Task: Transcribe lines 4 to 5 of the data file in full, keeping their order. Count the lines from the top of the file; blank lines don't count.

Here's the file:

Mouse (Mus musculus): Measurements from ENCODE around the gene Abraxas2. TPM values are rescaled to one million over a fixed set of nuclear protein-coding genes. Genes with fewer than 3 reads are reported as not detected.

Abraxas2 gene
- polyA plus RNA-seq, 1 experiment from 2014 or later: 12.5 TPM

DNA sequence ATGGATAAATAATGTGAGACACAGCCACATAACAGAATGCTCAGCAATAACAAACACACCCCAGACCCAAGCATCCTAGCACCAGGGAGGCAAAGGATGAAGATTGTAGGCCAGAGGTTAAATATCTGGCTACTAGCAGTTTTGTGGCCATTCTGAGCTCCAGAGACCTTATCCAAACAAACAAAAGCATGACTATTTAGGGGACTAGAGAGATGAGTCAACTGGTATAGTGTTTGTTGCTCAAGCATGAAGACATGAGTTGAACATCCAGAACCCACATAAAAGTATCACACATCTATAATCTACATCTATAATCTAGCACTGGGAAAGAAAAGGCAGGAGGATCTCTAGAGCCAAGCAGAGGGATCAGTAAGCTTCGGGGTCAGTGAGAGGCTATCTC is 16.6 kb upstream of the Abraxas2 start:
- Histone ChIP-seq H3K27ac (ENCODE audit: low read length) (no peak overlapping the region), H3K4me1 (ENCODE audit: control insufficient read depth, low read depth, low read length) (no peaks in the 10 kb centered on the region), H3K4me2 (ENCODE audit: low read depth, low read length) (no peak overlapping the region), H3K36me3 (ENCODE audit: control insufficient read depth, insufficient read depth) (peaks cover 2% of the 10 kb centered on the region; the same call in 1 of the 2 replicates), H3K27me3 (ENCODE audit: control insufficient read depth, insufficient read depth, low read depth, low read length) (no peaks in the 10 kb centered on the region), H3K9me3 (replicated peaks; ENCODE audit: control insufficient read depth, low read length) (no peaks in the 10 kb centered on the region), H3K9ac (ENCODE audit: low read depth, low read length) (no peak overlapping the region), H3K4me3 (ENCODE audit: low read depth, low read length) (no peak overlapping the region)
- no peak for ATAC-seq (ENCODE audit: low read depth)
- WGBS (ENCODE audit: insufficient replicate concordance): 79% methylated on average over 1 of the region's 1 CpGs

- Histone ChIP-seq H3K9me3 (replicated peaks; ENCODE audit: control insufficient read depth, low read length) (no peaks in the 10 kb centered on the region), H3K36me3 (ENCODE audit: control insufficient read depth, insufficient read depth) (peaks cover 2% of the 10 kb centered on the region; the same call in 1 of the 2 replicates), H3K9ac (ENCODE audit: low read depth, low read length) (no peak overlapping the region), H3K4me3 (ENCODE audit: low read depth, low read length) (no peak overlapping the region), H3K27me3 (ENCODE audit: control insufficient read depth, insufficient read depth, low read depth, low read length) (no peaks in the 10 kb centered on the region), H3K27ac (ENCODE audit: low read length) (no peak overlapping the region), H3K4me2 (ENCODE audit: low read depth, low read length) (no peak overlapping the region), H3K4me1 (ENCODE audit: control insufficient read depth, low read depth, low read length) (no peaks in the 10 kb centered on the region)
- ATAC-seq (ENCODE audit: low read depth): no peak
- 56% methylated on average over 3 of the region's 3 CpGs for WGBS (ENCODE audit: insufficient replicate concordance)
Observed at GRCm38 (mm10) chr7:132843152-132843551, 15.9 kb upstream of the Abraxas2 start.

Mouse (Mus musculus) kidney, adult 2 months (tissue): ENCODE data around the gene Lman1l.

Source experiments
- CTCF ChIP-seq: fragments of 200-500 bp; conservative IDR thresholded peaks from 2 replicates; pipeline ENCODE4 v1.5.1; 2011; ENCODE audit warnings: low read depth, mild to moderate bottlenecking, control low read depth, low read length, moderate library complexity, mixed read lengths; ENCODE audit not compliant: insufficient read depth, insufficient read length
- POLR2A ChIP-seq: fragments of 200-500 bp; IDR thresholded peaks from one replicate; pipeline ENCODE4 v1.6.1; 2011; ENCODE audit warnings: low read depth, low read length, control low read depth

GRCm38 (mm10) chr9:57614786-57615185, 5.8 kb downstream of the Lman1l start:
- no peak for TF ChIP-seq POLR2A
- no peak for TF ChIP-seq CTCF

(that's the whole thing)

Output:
DNA sequence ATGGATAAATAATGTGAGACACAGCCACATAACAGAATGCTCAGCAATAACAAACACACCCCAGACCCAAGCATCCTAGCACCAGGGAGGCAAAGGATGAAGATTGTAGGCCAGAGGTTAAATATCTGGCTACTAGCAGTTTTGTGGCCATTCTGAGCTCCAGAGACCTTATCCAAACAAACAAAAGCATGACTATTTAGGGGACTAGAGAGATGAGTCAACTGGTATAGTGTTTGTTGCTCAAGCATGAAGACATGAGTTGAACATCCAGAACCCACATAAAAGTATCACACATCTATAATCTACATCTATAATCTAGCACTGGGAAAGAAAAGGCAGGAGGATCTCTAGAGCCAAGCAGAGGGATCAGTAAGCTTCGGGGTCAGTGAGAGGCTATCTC is 16.6 kb upstream of the Abraxas2 start:
- Histone ChIP-seq H3K27ac (ENCODE audit: low read length) (no peak overlapping the region), H3K4me1 (ENCODE audit: control insufficient read depth, low read depth, low read length) (no peaks in the 10 kb centered on the region), H3K4me2 (ENCODE audit: low read depth, low read length) (no peak overlapping the region), H3K36me3 (ENCODE audit: control insufficient read depth, insufficient read depth) (peaks cover 2% of the 10 kb centered on the region; the same call in 1 of the 2 replicates), H3K27me3 (ENCODE audit: control insufficient read depth, insufficient read depth, low read depth, low read length) (no peaks in the 10 kb centered on the region), H3K9me3 (replicated peaks; ENCODE audit: control insufficient read depth, low read length) (no peaks in the 10 kb centered on the region), H3K9ac (ENCODE audit: low read depth, low read length) (no peak overlapping the region), H3K4me3 (ENCODE audit: low read depth, low read length) (no peak overlapping the region)